Florence, Italy is full of art, museums and amazing architecture. Today I am sharing a Florence travel guide on how we spent two full days in the city known as the “cradle of the Renaissance,” including how to see the statue of David for free, which church is a must-see and which one is not worth standing in line for, and which gallery has become my favourite art museum.
Uffizi Gallery is located next to the Piazza della Signoria, which is one of the main squares in Florence. It is the most visited art museum in Italy, meaning there are often long lines to get in, especially in the summer. It is definitely worth a visit though and quickly became my favourite art gallery! Read my guide to visiting Uffizi Gallery for all you need to know!
Piazza della Signoria
Piazza della Signoria is a large public square in Florence. The main building in the square (pictured below) is Palazzo Vecchio, which is the town hall. It is now a museum that you can visit. featuring art from some of the most prominent Renaissance artists. You can also climb the 233 steps to the top of the tower.
Outside Palazzo Vecchio is the famous statue of David. This one is technically a replica, but it is out in the open for all to see. The original David was in this spot from 1504 to 1873, when it was moved to the Accademia Gallery. The replica that’s there now has been there since 1910. Check out this post to learn all about David and where to find all the David statues in Florence.
Adjacent to the Palazzo Vecchio is the Loggia dei Lanzi, which is an open gallery with a bunch of huge statues. The statues are all on a platform under three large arches, including one of Hercules!
Ponte Vecchio is the main bridge across the Arno River in Florence, and it is a must-see. It is so unique because it is full of shops and apartments. Ponte Vecchio was built sometime before the year 1000 and was the only bridge across the Arno River until 1218. The current bridge had to be rebuilt after a flood in 1345. This was also the only bridge in Florence that was not destroyed by the Germans during the Second World War.
Pitti Palace/Boboli Gardens
After crossing Ponte Vecchio, it started pouring rain! We hid out under a canopy of a restaurant across from Pitti Palace for a while, but it was not letting up, so we went in some stores instead then went back home before dinner. However, the plan was to go to Boboli Gardens and Piazzale Michaelangelo, so I am including those as part of day 1 since there would have been time for them had we not been rained out.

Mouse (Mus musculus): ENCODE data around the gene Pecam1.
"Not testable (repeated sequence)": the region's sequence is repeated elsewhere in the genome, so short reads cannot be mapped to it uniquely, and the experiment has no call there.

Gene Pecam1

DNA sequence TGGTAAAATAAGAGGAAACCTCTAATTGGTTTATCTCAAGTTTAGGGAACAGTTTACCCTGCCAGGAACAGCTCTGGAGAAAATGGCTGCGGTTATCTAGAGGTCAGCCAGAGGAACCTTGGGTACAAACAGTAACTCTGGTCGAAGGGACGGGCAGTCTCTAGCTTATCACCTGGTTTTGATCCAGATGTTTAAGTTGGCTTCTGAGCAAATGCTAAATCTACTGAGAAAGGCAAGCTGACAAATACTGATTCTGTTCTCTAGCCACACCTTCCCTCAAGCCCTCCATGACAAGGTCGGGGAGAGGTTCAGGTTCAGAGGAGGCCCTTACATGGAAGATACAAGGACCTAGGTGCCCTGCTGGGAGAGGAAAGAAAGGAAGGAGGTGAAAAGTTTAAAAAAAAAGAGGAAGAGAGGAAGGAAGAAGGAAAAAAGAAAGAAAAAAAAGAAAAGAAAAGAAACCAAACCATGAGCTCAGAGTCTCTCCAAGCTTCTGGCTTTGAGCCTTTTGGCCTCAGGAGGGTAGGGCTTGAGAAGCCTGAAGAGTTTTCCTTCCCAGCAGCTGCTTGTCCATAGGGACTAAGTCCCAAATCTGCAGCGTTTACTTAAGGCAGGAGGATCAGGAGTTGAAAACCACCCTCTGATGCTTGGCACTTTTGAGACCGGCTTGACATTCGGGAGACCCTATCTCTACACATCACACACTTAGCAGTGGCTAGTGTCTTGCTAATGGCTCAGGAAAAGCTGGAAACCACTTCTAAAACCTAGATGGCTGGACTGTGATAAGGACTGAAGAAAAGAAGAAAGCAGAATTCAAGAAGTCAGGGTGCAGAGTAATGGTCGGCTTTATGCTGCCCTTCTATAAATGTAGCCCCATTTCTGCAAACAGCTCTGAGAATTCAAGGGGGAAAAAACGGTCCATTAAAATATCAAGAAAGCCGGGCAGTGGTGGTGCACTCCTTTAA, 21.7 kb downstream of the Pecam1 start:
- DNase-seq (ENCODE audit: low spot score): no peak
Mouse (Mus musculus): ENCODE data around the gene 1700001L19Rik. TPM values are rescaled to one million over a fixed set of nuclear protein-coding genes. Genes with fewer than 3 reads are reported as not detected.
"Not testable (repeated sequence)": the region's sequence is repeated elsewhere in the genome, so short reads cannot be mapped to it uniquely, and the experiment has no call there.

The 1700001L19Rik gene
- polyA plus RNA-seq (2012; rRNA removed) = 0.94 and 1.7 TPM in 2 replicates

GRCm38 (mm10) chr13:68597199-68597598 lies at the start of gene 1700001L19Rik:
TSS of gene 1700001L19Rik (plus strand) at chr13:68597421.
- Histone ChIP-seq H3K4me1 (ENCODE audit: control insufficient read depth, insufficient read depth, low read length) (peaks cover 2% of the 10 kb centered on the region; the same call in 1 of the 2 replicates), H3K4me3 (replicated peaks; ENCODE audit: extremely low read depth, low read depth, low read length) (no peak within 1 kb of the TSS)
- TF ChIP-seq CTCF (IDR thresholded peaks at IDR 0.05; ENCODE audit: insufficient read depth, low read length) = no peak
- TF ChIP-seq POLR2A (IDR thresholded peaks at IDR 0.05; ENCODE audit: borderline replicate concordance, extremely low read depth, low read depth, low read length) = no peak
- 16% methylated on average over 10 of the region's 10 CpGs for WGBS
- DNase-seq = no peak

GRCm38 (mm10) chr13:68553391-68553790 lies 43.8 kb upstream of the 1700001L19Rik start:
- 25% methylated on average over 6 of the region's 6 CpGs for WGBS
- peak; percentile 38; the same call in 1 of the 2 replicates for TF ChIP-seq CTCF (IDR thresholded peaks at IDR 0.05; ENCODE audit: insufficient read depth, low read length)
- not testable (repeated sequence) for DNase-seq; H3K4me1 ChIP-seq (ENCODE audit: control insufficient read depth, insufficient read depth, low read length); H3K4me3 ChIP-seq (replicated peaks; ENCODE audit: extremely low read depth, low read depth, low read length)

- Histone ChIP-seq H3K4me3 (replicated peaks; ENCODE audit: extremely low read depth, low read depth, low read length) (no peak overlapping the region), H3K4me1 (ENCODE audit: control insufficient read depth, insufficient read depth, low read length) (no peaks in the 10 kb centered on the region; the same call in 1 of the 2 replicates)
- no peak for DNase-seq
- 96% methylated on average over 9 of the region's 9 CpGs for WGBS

We did not go inside Pitti Palace, but we did go to Boboli Gardens, which is right behind the castle. Honestly, the garden was a huge disappointment for us. To read about why, check out this post about Boboli Gardens.
Piazzale Michelangelo is the best place to go for an incredible panoramic view of Florence. We went in the evening and staked out a spot to watch the sunset. It was super busy, but it was so worth it. The sunset over the river was gorgeous!
At the centre of Piazzale Michelangelo is another statue of David replica. This one is bronze and has turned completely green. This one seemed more majestic than the one in front of Palazzo Vecchio because it’s on a more grand platform with other statues around it.
Cathedral of Santa Maria del Fiore
This gothic-style church is one of the most famous landmarks in Florence. Entrance to the church is free, and the lines to get in are crazy. While this church is beautiful to look at on the outside, I found it extremely boring on the inside. We arrived at opening time, but the line was way too long, so we left and went back the next day. We arrived one hour early, and the line was about half, but it was still a couple of blocks long. After all that waiting, we only spent about 15 minutes inside the church, because there is really nothing to look at inside.
Beneath the cathedral are the crypts of Santa Reparata, which was one of the first major Christian complexes in Tuscia. You have to buy tickets to see the crypts, which we chose not to do because at 15 Euros each it seemed pretty expensive. (also the tickets were technically sold out anyway haha)
Another option is to climb Giotto’s Campanile, the bell tower of the church. You need to reserve tickets ahead of time, and the tickets do sell out, so make sure to book them if you want them! We decided against it because we weren’t into climbing the 463 steps to the top. The steps up and down are apparently in tight corridors that apparently weren’t actually intended for public use.
Santa Croce Church
Santa Croce is the largest Franciscan church in the world, and it is gorgeous. You have to pay to go inside, but it is 100% worth it. There is SO much to see here! The sanctuary is very impressive, with so many paintings and huge detailed statues. But there are also so many other rooms to see, along with a courtyard and a whole other building. We spent about 2 hours or more in Santa Croce, and I am so glad we went. Also, there was no line, and not many people there.
For me, the best part of visiting any city is walking around and exploring the streets. Florence is a gorgeous city full of amazing architecture and history.
Florence is such an interesting city in that while there are cars, pedestrians rule the road! It was so funny seeing cars trying to drive down the road in between hundreds of people walking the streets. We even saw a taxi driver throw up his hands and have his passengers get out because he couldn’t get through. Such a fun place to be a pedestrian, but I wouldn’t advise driving!
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